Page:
Realistic car fleet proportioning, I believe, should follow the Gilbert-Nelson approach where it applies. This idea, named for Tim Gilbert and Dave Nelson, who developed it, is that free-running cars like box cars and many gondolas and flat cars, moved all over the country as needed, resulting in the proportion of such cars in any locality being the proportion of their owner’s car fleet in the national fleet. This seems counter-intuitive to many, since it’s natural to imagine cars mostly moving regionally, but Gilbert and Nelson produced extensive data supporting the idea. I discussed this idea and its ramifications more extensively in a prior post; you can check this link: http://modelingthesp.blogspot.com/2010/12/choosing-model-car-fleet-2.html .
One important and ongoing change in my fleet is the replacement of older models, which are usually less well detailed, not quite as accurate as I’d like, or both. Another is the addition of new models to fill gaps or complete needs. Although I try to keep it under control, I do have a collection-building instinct. This may lead, for example, to the desire to roster both a prewar and postwar box car for Illinois Central or Seaboard, regardless of whether cars of those railroads are necessarily needed in the fleet. That’s okay as one more aspect of hobby fun, but may not fit my other criteria (gaps, or Gilbert-Nelson needs), so I try to maintain a “fleet-wide” perspective on all such decisions.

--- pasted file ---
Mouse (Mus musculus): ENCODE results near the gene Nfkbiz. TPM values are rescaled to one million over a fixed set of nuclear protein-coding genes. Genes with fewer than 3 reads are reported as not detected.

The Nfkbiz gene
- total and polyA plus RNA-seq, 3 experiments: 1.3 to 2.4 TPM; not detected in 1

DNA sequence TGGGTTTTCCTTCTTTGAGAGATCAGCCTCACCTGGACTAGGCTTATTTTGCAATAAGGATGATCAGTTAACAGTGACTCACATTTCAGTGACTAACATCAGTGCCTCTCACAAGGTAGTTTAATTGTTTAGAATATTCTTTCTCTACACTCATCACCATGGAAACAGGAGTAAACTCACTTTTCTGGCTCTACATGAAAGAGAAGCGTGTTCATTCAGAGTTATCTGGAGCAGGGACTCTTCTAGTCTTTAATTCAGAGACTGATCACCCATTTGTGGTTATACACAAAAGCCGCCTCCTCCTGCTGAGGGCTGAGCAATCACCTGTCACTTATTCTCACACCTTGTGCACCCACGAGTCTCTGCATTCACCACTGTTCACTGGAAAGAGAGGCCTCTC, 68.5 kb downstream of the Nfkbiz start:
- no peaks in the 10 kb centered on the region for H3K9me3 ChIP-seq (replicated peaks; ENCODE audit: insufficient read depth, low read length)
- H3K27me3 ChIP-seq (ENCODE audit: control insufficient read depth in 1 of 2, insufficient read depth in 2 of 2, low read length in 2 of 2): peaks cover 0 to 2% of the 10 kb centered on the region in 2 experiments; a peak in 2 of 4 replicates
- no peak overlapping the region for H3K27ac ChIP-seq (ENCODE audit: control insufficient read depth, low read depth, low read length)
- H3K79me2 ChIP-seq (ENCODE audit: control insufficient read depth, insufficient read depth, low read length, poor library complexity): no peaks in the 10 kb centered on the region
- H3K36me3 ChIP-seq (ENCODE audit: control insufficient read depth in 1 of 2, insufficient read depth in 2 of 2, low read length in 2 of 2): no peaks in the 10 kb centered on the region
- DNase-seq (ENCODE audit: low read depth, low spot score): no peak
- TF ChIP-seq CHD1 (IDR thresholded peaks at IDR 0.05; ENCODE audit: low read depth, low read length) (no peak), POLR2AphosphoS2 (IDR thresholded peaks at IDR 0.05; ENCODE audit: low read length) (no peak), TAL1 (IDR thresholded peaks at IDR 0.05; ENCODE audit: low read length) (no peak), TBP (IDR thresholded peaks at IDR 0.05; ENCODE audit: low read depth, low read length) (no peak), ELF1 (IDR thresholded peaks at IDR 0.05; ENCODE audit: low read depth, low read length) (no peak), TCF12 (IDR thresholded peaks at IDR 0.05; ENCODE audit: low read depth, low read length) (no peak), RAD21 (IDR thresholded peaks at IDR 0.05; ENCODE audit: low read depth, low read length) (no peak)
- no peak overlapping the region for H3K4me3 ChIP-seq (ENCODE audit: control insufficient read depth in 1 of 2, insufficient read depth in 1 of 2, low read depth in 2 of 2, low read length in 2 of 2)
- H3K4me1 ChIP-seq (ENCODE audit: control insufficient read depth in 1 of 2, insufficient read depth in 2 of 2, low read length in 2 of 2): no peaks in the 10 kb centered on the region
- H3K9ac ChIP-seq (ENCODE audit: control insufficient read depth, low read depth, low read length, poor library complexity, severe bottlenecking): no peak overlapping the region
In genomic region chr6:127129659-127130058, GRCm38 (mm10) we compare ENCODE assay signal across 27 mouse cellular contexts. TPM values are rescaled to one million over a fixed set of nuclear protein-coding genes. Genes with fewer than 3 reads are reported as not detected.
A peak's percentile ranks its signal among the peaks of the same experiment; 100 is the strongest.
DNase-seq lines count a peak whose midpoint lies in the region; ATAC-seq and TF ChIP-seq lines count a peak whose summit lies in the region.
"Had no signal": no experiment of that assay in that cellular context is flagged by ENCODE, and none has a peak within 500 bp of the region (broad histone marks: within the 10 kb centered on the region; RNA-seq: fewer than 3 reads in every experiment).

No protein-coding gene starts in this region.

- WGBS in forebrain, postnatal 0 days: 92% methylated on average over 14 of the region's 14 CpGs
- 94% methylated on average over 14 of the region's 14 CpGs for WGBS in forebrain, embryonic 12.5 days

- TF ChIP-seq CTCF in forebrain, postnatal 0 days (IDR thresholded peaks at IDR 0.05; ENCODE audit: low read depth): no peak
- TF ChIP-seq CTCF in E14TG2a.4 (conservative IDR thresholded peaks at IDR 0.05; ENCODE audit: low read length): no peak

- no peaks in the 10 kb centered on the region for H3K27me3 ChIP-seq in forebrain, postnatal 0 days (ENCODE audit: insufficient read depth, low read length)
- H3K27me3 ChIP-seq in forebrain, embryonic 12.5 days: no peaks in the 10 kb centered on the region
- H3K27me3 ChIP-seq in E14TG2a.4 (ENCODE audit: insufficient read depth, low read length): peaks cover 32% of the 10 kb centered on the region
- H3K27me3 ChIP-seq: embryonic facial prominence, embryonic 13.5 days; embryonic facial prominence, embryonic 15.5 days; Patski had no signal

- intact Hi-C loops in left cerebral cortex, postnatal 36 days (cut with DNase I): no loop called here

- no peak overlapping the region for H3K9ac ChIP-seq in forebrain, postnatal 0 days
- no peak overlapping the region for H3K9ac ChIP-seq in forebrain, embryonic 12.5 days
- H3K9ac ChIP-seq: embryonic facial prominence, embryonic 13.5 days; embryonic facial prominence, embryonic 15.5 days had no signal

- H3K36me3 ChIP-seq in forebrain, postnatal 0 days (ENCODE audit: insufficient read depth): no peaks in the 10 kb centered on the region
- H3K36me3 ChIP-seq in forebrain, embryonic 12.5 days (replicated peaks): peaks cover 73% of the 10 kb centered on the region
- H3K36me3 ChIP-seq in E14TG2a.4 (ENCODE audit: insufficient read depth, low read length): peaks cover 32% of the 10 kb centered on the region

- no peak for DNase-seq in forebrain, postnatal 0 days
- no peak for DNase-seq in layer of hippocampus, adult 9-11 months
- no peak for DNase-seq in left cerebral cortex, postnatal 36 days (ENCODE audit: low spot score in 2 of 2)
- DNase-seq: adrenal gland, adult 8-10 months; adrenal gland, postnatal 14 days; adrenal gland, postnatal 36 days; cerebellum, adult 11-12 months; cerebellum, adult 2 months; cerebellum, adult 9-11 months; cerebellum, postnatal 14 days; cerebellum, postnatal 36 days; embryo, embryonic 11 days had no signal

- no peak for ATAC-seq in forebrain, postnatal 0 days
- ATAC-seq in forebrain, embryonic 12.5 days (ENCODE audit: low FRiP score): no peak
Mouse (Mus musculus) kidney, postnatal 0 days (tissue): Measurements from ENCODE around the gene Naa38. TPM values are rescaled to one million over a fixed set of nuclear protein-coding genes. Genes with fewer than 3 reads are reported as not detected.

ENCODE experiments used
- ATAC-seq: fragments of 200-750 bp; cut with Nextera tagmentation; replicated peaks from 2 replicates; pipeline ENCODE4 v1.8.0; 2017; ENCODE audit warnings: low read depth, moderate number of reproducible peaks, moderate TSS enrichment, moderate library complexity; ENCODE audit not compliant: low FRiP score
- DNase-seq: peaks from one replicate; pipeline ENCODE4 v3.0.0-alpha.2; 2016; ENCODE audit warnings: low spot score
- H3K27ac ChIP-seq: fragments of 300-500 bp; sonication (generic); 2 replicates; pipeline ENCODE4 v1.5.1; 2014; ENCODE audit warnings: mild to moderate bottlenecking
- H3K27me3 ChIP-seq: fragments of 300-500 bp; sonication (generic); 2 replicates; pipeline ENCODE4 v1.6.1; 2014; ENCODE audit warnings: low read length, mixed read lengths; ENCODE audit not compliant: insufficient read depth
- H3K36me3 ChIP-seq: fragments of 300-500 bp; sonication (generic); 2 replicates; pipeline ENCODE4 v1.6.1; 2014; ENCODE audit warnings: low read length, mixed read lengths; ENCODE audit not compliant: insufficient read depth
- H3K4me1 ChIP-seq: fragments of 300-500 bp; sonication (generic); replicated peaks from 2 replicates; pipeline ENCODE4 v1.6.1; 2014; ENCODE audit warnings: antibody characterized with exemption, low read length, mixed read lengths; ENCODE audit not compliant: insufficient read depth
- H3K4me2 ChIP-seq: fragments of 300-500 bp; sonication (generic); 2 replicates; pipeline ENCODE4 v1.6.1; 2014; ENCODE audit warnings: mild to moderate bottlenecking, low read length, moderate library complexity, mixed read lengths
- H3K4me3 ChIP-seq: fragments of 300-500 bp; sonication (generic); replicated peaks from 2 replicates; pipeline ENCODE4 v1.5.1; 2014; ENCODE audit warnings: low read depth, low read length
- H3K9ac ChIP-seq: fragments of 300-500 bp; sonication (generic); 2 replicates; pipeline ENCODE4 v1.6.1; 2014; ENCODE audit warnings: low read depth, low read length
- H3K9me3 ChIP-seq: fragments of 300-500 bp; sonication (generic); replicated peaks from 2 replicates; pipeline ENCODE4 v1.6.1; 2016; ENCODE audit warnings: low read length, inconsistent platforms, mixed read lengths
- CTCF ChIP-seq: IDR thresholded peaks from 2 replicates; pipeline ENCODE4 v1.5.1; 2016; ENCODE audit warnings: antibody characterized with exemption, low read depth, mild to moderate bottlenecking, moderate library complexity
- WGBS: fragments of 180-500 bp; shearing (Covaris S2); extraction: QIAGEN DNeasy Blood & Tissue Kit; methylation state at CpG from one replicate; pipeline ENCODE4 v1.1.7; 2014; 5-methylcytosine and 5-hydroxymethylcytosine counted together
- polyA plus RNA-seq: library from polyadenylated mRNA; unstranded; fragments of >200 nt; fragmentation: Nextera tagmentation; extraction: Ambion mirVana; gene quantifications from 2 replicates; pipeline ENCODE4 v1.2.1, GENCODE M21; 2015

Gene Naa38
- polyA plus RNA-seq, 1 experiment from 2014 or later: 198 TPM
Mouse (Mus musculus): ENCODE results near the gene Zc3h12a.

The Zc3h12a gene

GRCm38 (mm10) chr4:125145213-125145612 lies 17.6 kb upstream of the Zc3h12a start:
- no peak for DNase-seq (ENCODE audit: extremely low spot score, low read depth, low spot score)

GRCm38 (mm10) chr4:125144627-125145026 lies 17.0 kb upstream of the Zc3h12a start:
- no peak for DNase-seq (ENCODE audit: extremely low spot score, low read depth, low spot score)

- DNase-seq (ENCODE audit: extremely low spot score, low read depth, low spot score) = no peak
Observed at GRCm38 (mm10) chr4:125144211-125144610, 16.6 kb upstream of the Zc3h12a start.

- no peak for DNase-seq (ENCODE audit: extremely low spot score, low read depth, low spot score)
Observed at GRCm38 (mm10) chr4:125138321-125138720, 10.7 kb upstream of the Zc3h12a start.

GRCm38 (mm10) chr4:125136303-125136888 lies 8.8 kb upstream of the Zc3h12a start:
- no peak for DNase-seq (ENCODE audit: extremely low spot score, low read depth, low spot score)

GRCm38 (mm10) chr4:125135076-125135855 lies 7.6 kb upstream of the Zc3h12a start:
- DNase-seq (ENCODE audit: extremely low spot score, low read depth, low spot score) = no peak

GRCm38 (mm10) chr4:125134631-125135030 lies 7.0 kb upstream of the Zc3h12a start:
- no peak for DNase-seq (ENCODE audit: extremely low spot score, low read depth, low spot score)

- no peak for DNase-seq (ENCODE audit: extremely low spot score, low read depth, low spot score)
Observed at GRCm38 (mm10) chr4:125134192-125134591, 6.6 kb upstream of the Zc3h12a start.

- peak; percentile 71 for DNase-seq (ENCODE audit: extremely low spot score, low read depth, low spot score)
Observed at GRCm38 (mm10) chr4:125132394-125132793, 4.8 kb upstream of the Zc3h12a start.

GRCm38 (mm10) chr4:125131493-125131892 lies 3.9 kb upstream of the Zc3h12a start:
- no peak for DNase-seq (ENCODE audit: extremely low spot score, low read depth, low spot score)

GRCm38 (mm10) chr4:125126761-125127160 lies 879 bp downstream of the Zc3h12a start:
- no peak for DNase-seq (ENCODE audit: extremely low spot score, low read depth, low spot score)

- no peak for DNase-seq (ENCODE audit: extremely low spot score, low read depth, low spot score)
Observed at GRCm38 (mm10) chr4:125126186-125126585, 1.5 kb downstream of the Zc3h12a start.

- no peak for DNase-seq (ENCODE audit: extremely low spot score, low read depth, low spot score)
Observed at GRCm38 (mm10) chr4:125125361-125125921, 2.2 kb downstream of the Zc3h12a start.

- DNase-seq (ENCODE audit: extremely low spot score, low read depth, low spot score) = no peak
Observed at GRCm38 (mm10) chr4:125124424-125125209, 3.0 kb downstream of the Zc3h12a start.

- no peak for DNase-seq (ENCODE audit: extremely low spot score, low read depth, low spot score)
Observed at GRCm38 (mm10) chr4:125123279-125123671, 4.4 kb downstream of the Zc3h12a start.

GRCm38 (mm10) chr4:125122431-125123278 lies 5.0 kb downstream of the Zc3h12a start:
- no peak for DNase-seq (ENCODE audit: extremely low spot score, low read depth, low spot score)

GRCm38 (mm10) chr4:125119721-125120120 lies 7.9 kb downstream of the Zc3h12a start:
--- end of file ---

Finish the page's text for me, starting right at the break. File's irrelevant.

As older models, some of them stand-ins, are superseded by better cars, the replaced ones may get sold or given away. Some are not bad looking at all, and sell readily at swap meets or auctions. A few of the older cars are retained, and have been or will be upgraded to current freight car standards. There are even a few which simply get scrapped.
Below is one example of a stand-in, FGEX 57390, representing a Fruit Growers rebuild, now replaced with a redetailed Accurail reefer. This car served on my old layout for a number of years as a “mainline” car.
The model is an old Mantua reefer body, with a replaced underframe and brake wheel, but little else done to it. The cast-on running board, grabs and ladders remain, as do the filled-in or solid sill steps. But note that I painted the interior of the steps black, so that they look like actual sill steps.
I suppose most modelers are continually involved in improving their car fleet, including discarding models which are superseded for some reason. But I’m emphasizing here that it’s useful to maintain that “fleet-wide” perspective when doing so. I might also mention that I often find upgrading to be a more interesting and challenging process than replacement. As I proceed with upgrades, I will report, in future posts, any which seem to me to be projects of interest to others.